Mr. MATTHEWS. On the idle acre proposition, we would certainly like in Georgia, and a lot of other States I am sure would like to see idle acres set out in pine timber because we will never have too much good lumber. I lost this hand cutting lumber. I know the situation. We would like to see the Federal Government put us out in timber.
The CHAIRMAN. It is a pity Kansas and North Dakota could not grow pine. This program would work fine in Southern States, and I hope the farmers themselves take that up because it is a good way to create wealth in the near future. I understand you can grow timber here in 7 to 10 years.
Mr. STRICKLAND. I am in favor of the fertility bank. That is one thing we will need in the near future if we don't change our way of doing
The CHAIRMAN. We are going to hear from the man who has all the answers, Stephen Pace. Give us your name and occupation.
STATEMENT OF HON. STEPHEN PACE, AMERICUS, GA. Mr. Pace. Mr. Chairman, this is Stephen Pace of Sumter County, Ga., an old, broken-down lawyer.
Mr. Chairman, your introduction is somewhat embarrassing because I do not have the answers and the reason, Mr. Chairman, I do not have the answers is I don't know where you want to go.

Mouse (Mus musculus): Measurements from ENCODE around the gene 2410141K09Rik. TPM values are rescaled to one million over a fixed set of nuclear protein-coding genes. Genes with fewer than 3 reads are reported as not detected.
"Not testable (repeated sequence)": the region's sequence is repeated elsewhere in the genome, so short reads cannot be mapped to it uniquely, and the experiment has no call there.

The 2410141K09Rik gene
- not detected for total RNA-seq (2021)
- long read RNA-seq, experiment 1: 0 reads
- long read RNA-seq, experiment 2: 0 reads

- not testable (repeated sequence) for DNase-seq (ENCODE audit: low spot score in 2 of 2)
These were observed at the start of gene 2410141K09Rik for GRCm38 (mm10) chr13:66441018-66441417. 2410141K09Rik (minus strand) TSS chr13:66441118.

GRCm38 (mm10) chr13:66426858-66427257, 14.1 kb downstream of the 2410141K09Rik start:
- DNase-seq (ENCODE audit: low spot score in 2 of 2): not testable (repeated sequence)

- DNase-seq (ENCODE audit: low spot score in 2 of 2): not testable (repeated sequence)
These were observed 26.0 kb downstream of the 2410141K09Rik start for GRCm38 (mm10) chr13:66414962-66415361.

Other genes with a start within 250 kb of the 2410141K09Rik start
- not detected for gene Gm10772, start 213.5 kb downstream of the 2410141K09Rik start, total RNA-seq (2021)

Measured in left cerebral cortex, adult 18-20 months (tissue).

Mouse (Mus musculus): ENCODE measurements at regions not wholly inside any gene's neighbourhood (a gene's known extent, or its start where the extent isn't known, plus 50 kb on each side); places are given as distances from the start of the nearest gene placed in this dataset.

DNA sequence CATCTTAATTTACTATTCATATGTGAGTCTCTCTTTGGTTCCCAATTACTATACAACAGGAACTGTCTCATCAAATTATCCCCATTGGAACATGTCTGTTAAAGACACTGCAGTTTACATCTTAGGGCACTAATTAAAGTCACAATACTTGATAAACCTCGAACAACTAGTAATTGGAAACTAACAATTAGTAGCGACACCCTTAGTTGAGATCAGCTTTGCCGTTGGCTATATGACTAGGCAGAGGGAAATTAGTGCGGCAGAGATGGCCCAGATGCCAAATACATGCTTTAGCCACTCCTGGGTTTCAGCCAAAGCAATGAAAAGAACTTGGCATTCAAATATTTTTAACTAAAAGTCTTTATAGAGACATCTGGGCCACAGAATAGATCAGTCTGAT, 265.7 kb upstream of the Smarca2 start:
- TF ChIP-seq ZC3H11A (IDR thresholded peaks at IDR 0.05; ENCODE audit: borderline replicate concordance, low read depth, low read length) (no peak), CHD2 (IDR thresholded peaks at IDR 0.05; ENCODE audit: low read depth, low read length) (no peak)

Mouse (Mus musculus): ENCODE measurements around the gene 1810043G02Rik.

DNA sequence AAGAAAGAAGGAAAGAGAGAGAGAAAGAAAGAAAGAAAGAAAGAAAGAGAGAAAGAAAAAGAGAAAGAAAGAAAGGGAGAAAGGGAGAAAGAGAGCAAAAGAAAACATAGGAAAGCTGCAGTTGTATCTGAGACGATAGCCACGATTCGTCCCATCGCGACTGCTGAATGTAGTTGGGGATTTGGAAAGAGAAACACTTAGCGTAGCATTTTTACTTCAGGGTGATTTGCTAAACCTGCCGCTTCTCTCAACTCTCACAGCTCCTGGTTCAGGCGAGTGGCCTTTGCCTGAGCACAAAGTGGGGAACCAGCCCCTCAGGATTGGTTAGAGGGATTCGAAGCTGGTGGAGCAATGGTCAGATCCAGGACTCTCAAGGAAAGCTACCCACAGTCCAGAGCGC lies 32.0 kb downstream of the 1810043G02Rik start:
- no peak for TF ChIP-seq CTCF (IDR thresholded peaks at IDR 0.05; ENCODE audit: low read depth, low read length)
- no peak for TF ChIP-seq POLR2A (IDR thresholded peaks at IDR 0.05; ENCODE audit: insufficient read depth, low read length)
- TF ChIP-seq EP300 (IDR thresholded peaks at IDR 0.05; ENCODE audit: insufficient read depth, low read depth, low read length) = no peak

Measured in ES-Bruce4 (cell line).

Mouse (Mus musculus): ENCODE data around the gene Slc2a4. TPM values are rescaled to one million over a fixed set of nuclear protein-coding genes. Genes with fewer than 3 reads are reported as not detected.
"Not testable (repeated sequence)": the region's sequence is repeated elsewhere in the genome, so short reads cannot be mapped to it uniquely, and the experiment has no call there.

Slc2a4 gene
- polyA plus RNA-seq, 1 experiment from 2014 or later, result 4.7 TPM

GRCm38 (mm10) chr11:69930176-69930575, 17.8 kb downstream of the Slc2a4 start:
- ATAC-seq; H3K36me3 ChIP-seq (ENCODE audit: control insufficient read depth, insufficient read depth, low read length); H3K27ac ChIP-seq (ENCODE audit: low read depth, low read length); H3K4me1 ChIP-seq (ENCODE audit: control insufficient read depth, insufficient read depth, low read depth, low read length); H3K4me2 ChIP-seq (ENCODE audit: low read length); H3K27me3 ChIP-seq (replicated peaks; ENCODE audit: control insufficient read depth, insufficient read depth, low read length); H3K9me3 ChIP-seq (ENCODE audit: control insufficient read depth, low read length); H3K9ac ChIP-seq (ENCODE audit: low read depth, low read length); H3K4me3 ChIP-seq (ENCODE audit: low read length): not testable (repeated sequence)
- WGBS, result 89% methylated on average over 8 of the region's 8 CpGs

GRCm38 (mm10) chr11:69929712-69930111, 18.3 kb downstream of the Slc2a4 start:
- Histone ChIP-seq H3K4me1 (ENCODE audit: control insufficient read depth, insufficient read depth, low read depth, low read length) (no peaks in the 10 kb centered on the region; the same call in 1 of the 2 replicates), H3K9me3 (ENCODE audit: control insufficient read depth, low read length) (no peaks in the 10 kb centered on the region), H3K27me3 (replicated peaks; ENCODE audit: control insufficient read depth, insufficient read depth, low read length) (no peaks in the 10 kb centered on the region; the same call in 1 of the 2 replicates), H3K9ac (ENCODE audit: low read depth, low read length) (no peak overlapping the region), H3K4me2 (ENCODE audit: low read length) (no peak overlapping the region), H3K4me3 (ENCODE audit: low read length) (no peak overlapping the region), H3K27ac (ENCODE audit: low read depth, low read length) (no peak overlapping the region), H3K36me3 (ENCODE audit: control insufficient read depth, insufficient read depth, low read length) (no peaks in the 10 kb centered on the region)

The CHAIRMAN. I was just trying to be facetious. I am sorry you took me seriously.
Mr. PACE. I did not. What I mean, Mr. Chairman, is it would be very helpful certainly to me, and I think to every witness who is here today and to every farmer across this Nation, if they could get an understanding of what the Senate Committee on Agriculture, the House Committee on Agriculture, and the Congress, what they want to do about agriculture.
For instance, Mr. Chairman, do you want to give the farm people an equality of treatment? Do you want the farm people to have a fair share in the national income? When you legislate
The CHAIRMAN. That is what we hope to do and want to do. Have you a plan to attain that goal! If so, let us have it because that is what this committee wants. That is what I want to do, I know, and if you have a plan whereby agriculture can be put on the same level as other segments of induustry it ought to be done because without a successful agriculture everything else will die on the vine.
Mr. Pace. I agree with you and if that is the view of the committee, certainly we are prepared to sit down and work out the legislation that will do that job.
Mr. Chairman, another inquiry in my mind is when the Congress legislates in favor of one segment of our population, does the Congress intend to provide some comparable protection and benefit for those who till the soil? I have specifically in mind, Mr. Chairman, the recent action of the Congress in increasing minimum wage to $1 an hour. I don't know whether you have had the statisticians attached to your staff to calculate exactly what the effect is going to be on agriculture and its consumers of agricultural commodities.